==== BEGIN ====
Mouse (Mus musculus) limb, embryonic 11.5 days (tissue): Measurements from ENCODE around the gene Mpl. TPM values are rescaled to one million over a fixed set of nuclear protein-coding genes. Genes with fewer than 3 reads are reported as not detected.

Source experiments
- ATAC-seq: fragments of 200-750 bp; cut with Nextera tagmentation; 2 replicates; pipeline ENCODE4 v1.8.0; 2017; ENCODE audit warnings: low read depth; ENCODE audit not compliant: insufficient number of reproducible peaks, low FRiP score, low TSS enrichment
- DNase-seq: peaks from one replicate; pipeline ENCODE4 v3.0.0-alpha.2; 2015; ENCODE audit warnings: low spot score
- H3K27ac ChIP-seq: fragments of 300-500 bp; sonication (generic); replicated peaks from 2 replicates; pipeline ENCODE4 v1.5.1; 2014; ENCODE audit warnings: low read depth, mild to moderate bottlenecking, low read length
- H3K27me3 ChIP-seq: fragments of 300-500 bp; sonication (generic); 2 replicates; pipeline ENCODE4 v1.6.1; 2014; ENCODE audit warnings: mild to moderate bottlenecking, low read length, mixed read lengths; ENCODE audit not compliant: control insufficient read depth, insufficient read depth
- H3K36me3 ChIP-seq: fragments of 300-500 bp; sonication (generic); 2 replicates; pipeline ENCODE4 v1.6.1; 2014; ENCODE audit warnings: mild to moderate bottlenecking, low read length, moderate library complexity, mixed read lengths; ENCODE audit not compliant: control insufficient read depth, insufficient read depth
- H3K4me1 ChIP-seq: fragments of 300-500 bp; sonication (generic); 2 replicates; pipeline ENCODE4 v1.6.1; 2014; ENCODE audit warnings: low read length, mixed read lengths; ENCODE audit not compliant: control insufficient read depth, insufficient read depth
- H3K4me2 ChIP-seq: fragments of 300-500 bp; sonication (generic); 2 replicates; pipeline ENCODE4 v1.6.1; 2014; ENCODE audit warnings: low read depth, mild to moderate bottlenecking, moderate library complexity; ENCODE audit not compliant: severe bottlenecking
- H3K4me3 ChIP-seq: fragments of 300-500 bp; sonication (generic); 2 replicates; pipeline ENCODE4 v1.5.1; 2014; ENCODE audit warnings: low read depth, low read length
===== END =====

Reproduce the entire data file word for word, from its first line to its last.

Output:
Mouse (Mus musculus) limb, embryonic 11.5 days (tissue): Measurements from ENCODE around the gene Mpl. TPM values are rescaled to one million over a fixed set of nuclear protein-coding genes. Genes with fewer than 3 reads are reported as not detected.

Source experiments
- ATAC-seq: fragments of 200-750 bp; cut with Nextera tagmentation; 2 replicates; pipeline ENCODE4 v1.8.0; 2017; ENCODE audit warnings: low read depth; ENCODE audit not compliant: insufficient number of reproducible peaks, low FRiP score, low TSS enrichment
- DNase-seq: peaks from one replicate; pipeline ENCODE4 v3.0.0-alpha.2; 2015; ENCODE audit warnings: low spot score
- H3K27ac ChIP-seq: fragments of 300-500 bp; sonication (generic); replicated peaks from 2 replicates; pipeline ENCODE4 v1.5.1; 2014; ENCODE audit warnings: low read depth, mild to moderate bottlenecking, low read length
- H3K27me3 ChIP-seq: fragments of 300-500 bp; sonication (generic); 2 replicates; pipeline ENCODE4 v1.6.1; 2014; ENCODE audit warnings: mild to moderate bottlenecking, low read length, mixed read lengths; ENCODE audit not compliant: control insufficient read depth, insufficient read depth
- H3K36me3 ChIP-seq: fragments of 300-500 bp; sonication (generic); 2 replicates; pipeline ENCODE4 v1.6.1; 2014; ENCODE audit warnings: mild to moderate bottlenecking, low read length, moderate library complexity, mixed read lengths; ENCODE audit not compliant: control insufficient read depth, insufficient read depth
- H3K4me1 ChIP-seq: fragments of 300-500 bp; sonication (generic); 2 replicates; pipeline ENCODE4 v1.6.1; 2014; ENCODE audit warnings: low read length, mixed read lengths; ENCODE audit not compliant: control insufficient read depth, insufficient read depth
- H3K4me2 ChIP-seq: fragments of 300-500 bp; sonication (generic); 2 replicates; pipeline ENCODE4 v1.6.1; 2014; ENCODE audit warnings: low read depth, mild to moderate bottlenecking, moderate library complexity; ENCODE audit not compliant: severe bottlenecking
- H3K4me3 ChIP-seq: fragments of 300-500 bp; sonication (generic); 2 replicates; pipeline ENCODE4 v1.5.1; 2014; ENCODE audit warnings: low read depth, low read length